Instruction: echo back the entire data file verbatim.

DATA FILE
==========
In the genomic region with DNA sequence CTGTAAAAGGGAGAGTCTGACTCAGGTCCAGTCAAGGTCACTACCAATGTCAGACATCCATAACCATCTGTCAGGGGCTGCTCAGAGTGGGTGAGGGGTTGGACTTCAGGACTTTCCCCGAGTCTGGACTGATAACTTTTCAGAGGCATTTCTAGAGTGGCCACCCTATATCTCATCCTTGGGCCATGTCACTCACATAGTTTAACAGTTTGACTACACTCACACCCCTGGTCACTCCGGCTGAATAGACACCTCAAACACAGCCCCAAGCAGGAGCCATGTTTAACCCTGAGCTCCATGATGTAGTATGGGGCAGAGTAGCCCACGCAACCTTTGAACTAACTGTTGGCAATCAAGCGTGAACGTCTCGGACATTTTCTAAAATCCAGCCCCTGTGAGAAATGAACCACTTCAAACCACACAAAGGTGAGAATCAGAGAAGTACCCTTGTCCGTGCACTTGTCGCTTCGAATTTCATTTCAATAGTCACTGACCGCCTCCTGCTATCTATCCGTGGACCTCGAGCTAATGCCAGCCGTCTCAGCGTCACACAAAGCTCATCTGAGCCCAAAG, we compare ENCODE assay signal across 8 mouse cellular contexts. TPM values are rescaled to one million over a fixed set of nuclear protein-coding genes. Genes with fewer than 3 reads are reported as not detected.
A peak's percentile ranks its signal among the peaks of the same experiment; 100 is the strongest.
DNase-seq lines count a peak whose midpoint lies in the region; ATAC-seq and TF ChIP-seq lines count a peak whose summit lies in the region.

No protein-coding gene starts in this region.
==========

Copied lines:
In the genomic region with DNA sequence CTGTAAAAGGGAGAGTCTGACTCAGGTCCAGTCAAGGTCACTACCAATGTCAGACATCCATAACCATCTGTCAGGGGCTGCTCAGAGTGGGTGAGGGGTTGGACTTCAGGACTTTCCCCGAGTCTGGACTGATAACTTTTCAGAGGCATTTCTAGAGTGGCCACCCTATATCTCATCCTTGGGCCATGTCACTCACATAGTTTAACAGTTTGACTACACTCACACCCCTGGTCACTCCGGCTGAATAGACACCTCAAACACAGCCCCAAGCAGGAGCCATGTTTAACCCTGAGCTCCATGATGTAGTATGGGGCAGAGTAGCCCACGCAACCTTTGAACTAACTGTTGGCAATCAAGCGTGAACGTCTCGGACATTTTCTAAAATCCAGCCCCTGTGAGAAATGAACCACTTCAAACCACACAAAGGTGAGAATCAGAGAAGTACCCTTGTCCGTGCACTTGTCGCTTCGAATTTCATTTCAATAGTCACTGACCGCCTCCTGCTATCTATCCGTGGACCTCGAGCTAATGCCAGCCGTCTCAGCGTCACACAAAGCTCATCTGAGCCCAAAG, we compare ENCODE assay signal across 8 mouse cellular contexts. TPM values are rescaled to one million over a fixed set of nuclear protein-coding genes. Genes with fewer than 3 reads are reported as not detected.
A peak's percentile ranks its signal among the peaks of the same experiment; 100 is the strongest.
DNase-seq lines count a peak whose midpoint lies in the region; ATAC-seq and TF ChIP-seq lines count a peak whose summit lies in the region.

No protein-coding gene starts in this region.